Addiction is a disease that requires major behavioral modifications for the patient to remain in remission regardless of whether medications are used. I recommend that all of my patients start at the highest level of care possible, meaning inpatient detoxification and rehabilitation; followed by outpatient programs; and finally joining a self-help program, such as a 12-step program or SMART Recovery for life.
Abstinence is always the main goal
I use buprenorphine for management of withdrawals only. Some individuals decide to quit using opioids on their own and do so successfully. They do not usually seek a physician’s help. If a patient is in a physician’s office asking for help, it is likely that he has been unable to quit.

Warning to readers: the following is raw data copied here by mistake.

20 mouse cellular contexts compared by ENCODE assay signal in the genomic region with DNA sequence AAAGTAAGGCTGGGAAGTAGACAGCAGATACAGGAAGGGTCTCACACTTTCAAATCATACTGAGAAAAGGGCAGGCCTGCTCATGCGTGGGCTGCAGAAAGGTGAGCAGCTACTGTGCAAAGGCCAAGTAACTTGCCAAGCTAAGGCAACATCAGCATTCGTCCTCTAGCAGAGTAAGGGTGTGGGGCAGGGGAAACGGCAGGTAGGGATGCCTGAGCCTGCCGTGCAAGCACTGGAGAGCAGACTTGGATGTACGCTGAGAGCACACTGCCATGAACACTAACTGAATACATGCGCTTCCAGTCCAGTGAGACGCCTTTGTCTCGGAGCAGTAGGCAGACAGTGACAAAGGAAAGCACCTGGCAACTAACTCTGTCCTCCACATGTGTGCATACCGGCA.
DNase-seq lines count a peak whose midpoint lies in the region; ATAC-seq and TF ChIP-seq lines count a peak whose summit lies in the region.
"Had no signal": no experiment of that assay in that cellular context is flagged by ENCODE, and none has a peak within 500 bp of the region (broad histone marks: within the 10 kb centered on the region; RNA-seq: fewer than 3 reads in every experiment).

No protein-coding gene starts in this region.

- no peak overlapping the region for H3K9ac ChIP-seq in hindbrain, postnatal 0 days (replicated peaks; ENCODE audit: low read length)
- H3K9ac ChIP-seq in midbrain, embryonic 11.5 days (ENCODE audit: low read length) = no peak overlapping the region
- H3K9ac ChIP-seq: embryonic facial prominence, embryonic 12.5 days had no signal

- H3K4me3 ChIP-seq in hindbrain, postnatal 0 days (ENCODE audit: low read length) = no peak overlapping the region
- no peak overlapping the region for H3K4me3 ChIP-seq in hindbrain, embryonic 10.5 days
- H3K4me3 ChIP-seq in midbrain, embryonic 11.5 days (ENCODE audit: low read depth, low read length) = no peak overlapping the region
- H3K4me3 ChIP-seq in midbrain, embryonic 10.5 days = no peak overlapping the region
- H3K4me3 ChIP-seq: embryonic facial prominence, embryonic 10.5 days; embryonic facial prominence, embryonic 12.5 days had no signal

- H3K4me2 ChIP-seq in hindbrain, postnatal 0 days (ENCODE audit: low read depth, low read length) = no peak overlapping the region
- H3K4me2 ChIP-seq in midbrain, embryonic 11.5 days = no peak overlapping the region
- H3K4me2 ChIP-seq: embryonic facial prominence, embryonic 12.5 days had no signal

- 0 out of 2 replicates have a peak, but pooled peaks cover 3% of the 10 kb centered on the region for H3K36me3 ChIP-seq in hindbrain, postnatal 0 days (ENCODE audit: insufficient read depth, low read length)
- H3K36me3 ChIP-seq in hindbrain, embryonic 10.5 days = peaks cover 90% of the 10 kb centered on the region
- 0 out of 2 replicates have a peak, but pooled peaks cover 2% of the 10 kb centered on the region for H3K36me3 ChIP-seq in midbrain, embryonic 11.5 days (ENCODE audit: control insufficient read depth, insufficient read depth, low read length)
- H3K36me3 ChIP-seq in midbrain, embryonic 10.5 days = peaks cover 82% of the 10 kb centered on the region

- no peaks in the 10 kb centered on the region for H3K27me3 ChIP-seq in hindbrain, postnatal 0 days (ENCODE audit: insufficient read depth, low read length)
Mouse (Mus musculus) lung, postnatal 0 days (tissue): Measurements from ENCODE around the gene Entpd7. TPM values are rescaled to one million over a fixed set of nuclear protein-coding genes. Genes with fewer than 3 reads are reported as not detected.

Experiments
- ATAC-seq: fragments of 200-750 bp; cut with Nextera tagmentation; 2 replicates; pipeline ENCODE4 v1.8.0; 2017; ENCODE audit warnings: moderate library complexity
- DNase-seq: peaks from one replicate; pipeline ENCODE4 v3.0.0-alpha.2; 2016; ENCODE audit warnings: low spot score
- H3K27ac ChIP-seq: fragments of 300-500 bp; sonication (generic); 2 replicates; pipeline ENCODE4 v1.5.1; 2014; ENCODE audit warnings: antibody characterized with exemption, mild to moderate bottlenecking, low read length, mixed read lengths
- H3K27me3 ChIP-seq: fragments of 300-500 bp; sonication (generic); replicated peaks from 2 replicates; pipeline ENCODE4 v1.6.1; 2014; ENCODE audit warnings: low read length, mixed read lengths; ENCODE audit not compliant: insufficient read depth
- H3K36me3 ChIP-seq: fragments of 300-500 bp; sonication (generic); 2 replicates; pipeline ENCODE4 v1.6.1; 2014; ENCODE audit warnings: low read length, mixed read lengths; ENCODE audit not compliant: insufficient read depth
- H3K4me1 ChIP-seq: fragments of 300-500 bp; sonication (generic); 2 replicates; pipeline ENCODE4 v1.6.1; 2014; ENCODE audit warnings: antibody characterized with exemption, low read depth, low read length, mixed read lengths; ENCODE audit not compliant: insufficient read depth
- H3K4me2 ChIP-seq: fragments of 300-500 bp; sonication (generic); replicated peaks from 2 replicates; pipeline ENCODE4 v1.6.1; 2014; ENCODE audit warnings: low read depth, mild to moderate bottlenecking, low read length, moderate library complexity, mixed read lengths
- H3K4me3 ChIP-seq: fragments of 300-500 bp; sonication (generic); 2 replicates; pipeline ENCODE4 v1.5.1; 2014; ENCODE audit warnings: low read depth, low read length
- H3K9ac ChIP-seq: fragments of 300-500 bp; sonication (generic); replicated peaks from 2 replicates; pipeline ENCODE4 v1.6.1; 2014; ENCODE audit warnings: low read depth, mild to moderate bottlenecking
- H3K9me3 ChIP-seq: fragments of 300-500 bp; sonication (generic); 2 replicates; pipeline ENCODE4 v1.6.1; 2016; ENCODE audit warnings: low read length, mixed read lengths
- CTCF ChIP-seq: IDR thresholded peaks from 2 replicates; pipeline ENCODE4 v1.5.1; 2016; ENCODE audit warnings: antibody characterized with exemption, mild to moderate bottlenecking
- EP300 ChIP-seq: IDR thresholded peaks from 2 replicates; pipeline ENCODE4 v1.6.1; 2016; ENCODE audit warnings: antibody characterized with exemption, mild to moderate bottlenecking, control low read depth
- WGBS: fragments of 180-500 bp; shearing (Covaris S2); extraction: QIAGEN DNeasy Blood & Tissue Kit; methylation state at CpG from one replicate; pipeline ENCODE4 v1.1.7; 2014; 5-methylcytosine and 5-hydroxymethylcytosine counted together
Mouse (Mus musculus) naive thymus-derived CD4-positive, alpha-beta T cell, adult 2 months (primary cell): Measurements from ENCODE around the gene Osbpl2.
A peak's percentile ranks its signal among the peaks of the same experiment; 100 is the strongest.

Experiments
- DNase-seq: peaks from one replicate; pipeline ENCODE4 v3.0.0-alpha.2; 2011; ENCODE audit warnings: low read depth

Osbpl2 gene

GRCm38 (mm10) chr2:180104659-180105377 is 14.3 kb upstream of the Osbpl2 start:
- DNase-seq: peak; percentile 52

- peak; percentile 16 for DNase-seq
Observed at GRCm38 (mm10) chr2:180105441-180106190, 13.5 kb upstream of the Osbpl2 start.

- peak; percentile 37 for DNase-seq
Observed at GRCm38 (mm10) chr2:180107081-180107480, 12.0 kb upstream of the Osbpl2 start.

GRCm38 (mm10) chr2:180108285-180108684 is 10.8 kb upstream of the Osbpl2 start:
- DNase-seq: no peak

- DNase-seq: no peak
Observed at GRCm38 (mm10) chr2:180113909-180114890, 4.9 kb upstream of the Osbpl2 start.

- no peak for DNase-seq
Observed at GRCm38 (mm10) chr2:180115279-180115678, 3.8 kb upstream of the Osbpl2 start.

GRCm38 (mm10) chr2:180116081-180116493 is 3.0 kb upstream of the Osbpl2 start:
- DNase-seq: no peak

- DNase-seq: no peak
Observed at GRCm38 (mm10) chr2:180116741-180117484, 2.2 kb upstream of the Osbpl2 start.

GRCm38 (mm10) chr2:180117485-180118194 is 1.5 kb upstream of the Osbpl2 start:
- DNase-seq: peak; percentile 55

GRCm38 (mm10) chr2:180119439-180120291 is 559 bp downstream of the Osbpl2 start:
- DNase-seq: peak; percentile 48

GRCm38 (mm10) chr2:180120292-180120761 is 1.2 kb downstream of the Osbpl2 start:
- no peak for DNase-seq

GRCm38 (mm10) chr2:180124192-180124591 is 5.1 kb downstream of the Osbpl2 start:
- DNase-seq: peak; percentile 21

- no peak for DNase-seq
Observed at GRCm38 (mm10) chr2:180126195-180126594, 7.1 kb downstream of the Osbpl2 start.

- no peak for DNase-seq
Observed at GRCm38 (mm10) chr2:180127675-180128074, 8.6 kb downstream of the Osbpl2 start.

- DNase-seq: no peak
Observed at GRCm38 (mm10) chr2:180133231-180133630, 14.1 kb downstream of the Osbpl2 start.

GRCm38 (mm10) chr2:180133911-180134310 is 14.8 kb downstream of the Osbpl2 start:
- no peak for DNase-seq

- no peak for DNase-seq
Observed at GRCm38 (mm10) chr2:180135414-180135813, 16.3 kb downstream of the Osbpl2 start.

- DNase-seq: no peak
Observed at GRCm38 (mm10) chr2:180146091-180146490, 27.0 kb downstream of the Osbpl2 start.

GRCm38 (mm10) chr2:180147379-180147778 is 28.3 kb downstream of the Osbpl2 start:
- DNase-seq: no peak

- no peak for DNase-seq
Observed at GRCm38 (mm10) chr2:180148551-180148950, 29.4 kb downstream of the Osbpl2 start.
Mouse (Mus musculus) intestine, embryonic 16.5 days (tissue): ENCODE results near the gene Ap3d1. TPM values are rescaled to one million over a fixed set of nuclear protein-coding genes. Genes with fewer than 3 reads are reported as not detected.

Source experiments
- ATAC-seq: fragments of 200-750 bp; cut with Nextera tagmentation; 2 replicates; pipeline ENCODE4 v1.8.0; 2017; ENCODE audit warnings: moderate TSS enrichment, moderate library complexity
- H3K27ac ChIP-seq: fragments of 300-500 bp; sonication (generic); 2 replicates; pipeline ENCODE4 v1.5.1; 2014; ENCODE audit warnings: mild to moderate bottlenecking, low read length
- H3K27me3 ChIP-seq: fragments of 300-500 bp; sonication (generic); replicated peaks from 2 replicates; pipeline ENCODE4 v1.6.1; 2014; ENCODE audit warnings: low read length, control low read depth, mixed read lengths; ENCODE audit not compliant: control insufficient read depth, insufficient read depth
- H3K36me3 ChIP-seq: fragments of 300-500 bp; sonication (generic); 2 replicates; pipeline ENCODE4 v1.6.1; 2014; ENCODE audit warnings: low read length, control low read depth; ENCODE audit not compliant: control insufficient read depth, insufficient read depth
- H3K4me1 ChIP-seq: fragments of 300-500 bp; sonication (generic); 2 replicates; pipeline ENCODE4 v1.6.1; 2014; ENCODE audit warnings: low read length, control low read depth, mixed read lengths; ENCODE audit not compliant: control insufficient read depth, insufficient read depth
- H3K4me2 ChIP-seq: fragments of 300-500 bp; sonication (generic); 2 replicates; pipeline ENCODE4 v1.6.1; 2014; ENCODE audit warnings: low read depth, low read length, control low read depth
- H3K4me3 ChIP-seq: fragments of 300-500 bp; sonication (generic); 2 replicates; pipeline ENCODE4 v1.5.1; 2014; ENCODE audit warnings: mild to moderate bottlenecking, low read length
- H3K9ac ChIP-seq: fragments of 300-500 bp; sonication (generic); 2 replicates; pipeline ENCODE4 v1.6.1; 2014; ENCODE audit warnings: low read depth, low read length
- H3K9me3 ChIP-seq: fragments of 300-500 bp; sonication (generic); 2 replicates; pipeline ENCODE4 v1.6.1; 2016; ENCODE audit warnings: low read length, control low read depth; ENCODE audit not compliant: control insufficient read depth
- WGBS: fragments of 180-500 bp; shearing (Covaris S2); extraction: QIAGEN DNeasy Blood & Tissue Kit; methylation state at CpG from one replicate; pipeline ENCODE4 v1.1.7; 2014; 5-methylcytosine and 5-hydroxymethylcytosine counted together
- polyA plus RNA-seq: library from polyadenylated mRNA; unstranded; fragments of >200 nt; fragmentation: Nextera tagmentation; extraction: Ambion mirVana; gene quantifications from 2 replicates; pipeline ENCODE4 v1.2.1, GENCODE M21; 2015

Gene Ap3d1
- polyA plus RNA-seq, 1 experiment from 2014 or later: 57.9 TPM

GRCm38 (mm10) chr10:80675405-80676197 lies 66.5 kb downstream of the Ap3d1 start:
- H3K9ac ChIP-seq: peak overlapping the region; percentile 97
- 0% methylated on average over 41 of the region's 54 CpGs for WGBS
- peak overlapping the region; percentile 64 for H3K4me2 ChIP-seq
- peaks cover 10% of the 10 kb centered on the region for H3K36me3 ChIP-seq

Although buprenorphine induction in an outpatient setting is practiced, I generally recommend detoxification in a facility.6 Supervised residential detoxification is recommended because withdrawal symptoms can be severe, even when buprenorphine is used. Withdrawals can lead to relapse, and a residential detoxification setting has the support and supervision necessary to help patients through this most difficult time.
Whether the detoxification is done in an inpatient or outpatient setting, I try to taper patients off buprenorphine within the first month of sobriety. Patients usually do well with the taper until they get to about 2 to 4 mg of buprenorphine daily, and then they experience withdrawal symptoms. This approach is usually successful in patients with mild to moderate prognostic factors.
Failed attempt at abstinence